A 25-year-old server at a Florida restaurant says she lost her job after posting on Facebook that she didn't get tipped for a $735 take-out order placed by a local church.
Tamlynn Yoder told the Palm Beach Post that she took to social media after Christ Fellowship church placed a 75-item order Wednesday from Outback Steakhouse in Palm Beach Gardens.
Yoder said that because she spent much of her shift preparing the order, she only made $18 in total tips that day.
That incident had many discussing that big question Monday: do you tip on a to-go order or do you not?
Dr. Kevin Murphy at the University of Central Florida’s Rosen College of Hospitality Management said that it’s a situation where there’s really no standard.
Speaking to many servers and even specific to-go servers who attend the college, most said it’s considered proper to tip a to-go server at a sit-down restaurant.
"We do a lot of the work to get that to-go order correct and precise and accurate,” said one student adding that to-go servers often take your order from the phone, to prepping and plating, out to your vehicle and process your payment all while taking care of special instructions and dietary considerations."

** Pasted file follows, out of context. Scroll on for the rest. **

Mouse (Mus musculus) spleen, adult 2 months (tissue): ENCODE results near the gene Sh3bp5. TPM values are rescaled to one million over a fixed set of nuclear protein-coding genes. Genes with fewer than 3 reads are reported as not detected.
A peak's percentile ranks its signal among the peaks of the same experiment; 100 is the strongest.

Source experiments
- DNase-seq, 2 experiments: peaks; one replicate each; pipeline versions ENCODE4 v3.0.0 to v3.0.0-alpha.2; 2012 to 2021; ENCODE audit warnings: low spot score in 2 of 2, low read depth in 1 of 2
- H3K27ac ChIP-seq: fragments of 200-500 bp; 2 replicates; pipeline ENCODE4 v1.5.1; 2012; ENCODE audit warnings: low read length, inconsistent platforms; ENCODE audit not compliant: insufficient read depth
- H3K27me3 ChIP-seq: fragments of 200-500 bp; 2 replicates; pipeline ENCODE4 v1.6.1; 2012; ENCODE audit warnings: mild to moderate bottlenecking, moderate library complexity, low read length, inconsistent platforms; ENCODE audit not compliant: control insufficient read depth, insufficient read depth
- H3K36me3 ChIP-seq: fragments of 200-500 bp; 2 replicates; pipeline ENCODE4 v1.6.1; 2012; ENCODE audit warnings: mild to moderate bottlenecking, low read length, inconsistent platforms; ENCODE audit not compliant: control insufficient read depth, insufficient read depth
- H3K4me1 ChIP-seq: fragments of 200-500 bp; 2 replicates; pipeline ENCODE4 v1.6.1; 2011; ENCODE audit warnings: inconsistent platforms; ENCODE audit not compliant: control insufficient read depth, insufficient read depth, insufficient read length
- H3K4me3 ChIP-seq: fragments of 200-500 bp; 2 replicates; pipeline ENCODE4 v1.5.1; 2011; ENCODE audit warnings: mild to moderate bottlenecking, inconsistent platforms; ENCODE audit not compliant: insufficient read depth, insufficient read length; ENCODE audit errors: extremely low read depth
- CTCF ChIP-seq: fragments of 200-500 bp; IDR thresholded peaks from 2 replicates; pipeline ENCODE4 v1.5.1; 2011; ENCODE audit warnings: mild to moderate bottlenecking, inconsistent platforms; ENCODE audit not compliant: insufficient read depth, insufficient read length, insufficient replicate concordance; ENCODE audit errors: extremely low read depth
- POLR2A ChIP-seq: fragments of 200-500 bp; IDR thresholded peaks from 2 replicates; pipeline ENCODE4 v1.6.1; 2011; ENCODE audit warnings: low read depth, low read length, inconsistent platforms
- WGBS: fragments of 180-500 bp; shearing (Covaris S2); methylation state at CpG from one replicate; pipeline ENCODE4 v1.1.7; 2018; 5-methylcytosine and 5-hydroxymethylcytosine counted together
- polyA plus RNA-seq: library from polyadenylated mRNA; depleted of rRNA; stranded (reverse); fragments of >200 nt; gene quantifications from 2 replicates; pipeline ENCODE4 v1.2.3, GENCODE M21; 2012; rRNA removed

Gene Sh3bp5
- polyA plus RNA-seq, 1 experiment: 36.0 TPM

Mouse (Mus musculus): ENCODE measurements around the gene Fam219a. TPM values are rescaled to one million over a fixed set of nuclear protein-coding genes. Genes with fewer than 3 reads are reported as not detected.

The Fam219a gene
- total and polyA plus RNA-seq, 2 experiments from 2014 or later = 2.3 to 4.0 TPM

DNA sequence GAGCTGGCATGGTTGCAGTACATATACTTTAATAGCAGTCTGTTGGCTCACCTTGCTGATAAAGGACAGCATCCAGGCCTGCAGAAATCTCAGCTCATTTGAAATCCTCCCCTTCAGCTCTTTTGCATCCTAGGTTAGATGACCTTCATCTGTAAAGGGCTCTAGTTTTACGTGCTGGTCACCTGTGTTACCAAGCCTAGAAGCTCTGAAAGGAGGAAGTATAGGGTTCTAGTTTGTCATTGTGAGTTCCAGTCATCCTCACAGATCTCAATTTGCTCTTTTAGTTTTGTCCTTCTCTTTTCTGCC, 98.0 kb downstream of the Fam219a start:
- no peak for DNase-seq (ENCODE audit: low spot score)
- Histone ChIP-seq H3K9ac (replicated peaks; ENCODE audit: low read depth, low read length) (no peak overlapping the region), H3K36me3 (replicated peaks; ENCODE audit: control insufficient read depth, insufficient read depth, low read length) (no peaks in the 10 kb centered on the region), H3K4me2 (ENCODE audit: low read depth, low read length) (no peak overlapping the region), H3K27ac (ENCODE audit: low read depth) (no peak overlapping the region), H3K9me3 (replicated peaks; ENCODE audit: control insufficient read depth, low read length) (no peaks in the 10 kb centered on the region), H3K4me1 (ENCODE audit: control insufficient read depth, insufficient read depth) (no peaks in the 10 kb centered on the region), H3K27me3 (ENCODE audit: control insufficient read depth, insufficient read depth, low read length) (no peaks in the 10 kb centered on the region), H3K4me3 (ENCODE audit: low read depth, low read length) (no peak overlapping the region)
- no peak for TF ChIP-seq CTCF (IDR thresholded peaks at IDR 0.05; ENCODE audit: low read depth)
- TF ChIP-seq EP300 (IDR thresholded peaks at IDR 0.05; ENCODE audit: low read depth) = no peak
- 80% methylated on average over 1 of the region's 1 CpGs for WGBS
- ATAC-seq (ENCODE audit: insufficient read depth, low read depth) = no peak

Murphy said the trickiest part of the equation is the pay those to-go servers get.
Some restaurants pay them more, knowing that the tips often aren’t as generous in the take-out department, but he said that’s not always the case. Sometimes those servers are on the same or a similar pay scale to all of the other servers in the restaurant.
"So they can pay them less than minimum wage and use the tip credit,” said Dr. Murphy.
Even then though, Murphy said there’s not really a good answer to the question.
As the debate over the topic went viral Monday many commented that to-go service does not include a lot of the basics (drink refills, checking on tables, etc) that many people use to calculate their tip at a restaurant. The situation got even grayer for many as they factored in the many variables of to-go service like car-side service versus walking in to get your order.
So the answer: there isn’t really one. Tipping, as always, is in the hands of each person individually, and unless it’s factored into the bill, that’s likely how it will stand.